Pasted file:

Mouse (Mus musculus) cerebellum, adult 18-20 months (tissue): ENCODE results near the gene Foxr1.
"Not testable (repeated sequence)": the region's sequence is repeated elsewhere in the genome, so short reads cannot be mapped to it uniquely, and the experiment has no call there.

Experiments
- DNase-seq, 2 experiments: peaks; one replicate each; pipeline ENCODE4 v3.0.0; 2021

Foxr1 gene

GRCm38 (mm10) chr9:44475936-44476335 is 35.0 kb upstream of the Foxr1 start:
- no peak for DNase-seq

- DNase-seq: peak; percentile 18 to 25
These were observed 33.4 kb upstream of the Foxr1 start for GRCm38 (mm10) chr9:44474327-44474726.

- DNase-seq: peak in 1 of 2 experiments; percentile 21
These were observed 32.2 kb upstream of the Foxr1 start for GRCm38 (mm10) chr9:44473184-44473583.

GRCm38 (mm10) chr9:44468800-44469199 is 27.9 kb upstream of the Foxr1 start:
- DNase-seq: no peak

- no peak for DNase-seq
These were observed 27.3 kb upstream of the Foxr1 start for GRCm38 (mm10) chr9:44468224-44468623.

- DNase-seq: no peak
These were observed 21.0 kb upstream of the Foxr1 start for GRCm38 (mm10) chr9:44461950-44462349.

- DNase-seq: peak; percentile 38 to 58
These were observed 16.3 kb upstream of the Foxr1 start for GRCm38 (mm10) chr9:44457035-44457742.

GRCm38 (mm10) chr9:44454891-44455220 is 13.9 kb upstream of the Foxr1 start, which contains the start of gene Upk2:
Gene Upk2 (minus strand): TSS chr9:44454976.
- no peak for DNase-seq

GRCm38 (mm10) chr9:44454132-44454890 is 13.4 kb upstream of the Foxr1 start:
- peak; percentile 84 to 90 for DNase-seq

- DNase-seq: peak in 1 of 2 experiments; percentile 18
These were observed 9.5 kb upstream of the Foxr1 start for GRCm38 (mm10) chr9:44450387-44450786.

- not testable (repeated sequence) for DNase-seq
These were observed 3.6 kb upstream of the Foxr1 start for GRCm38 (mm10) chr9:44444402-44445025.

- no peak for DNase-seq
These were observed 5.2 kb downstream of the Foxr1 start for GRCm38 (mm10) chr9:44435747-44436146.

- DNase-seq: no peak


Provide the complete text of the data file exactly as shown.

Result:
Mouse (Mus musculus) cerebellum, adult 18-20 months (tissue): ENCODE results near the gene Foxr1.
"Not testable (repeated sequence)": the region's sequence is repeated elsewhere in the genome, so short reads cannot be mapped to it uniquely, and the experiment has no call there.

Experiments
- DNase-seq, 2 experiments: peaks; one replicate each; pipeline ENCODE4 v3.0.0; 2021

Foxr1 gene

GRCm38 (mm10) chr9:44475936-44476335 is 35.0 kb upstream of the Foxr1 start:
- no peak for DNase-seq

- DNase-seq: peak; percentile 18 to 25
These were observed 33.4 kb upstream of the Foxr1 start for GRCm38 (mm10) chr9:44474327-44474726.

- DNase-seq: peak in 1 of 2 experiments; percentile 21
These were observed 32.2 kb upstream of the Foxr1 start for GRCm38 (mm10) chr9:44473184-44473583.

GRCm38 (mm10) chr9:44468800-44469199 is 27.9 kb upstream of the Foxr1 start:
- DNase-seq: no peak

- no peak for DNase-seq
These were observed 27.3 kb upstream of the Foxr1 start for GRCm38 (mm10) chr9:44468224-44468623.

- DNase-seq: no peak
These were observed 21.0 kb upstream of the Foxr1 start for GRCm38 (mm10) chr9:44461950-44462349.

- DNase-seq: peak; percentile 38 to 58
These were observed 16.3 kb upstream of the Foxr1 start for GRCm38 (mm10) chr9:44457035-44457742.

GRCm38 (mm10) chr9:44454891-44455220 is 13.9 kb upstream of the Foxr1 start, which contains the start of gene Upk2:
Gene Upk2 (minus strand): TSS chr9:44454976.
- no peak for DNase-seq

GRCm38 (mm10) chr9:44454132-44454890 is 13.4 kb upstream of the Foxr1 start:
- peak; percentile 84 to 90 for DNase-seq

- DNase-seq: peak in 1 of 2 experiments; percentile 18
These were observed 9.5 kb upstream of the Foxr1 start for GRCm38 (mm10) chr9:44450387-44450786.

- not testable (repeated sequence) for DNase-seq
These were observed 3.6 kb upstream of the Foxr1 start for GRCm38 (mm10) chr9:44444402-44445025.

- no peak for DNase-seq
These were observed 5.2 kb downstream of the Foxr1 start for GRCm38 (mm10) chr9:44435747-44436146.

- DNase-seq: no peak